Frontiers in Immunology 01/2012; 3:427. DOI:10.3389/fimmu.2012.00427
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    ABSTRACT: Human herpesvirus 8 (HHV-8) is the etiological agent of Kaposi's sarcoma, primary effusion lymphoma, and multicentric Castleman's disease. It is postulated that CD8(+) T cell responses play an important role in controlling HHV-8 infection and preventing development of disease. In this study, we investigated monofunctional and polyfunctional CD8(+) T cell responses to HHV-8 lytic proteins gB (glycoprotein B) and K8.1 and latency proteins LANA-1 (latency-associated nuclear antigen-1) and K12. On the basis of our previous findings that dendritic cells (DC) reveal major histocompatibility complex (MHC) class I epitopes in gB, we used a DC-based system to identify 2 novel epitopes in gB, 2 in K8.1, 5 in LANA-1, and 1 in K12. These new HHV-8 epitopes activated monofunctional and polyfunctional CD8(+) T cells that produced various combinations of gamma interferon, interleukin 2, tumor necrosis factor alpha, macrophage inhibitory protein 1β, and cytotoxic degranulation marker CD107a in healthy HHV-8-seropositive individuals. We were also able to detect HHV-8-specific CD8(+) T cells in peripheral blood samples using HLA A*0201 pentamer complexes for one gB epitope, one K8.1 epitope, two LANA-1 epitopes, and one K12 epitope. These immunogenic regions of viral lytic and latency proteins could be important in T cell control of HHV-8 infection.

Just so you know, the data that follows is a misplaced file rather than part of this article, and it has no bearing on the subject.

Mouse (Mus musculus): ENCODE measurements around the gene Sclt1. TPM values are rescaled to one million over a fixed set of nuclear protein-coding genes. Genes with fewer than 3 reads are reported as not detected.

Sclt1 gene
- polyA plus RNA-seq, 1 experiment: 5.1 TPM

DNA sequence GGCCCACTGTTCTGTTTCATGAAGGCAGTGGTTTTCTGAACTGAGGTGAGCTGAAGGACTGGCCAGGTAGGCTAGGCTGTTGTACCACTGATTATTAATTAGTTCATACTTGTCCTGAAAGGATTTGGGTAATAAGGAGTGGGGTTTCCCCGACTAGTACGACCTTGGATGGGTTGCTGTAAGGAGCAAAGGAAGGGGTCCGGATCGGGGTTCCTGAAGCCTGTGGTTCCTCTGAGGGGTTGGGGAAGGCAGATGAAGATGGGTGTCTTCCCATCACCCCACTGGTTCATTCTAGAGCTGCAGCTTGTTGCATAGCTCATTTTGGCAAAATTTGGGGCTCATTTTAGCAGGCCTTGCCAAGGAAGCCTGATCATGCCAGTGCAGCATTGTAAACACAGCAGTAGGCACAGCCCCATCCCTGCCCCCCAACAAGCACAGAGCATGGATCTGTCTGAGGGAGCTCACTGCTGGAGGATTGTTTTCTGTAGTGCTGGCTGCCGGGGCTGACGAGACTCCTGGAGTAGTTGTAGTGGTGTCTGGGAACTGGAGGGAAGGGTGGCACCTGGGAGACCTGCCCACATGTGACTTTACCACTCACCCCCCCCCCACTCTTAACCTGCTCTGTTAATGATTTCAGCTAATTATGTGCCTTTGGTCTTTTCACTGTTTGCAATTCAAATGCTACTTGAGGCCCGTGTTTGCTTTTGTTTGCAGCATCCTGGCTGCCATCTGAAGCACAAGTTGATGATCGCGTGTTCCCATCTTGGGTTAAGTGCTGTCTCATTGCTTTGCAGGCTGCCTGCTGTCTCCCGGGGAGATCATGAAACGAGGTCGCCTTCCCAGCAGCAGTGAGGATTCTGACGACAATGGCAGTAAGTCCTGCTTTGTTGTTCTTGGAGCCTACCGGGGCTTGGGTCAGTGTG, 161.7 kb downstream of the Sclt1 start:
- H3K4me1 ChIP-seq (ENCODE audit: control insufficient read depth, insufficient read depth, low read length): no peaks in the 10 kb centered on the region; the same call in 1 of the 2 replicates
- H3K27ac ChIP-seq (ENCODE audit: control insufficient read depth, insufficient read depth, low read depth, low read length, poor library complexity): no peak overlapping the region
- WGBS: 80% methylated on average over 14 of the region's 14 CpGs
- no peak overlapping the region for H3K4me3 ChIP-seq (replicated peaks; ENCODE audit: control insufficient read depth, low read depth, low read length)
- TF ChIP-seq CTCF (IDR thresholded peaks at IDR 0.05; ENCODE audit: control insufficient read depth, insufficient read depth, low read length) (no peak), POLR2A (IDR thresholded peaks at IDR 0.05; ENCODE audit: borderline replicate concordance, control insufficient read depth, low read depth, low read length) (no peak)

Clinical and vaccine Immunology: CVI 10/2010; 17(10):1507-16. DOI:10.1128/CVI.00189-10 · 2.47 Impact Factor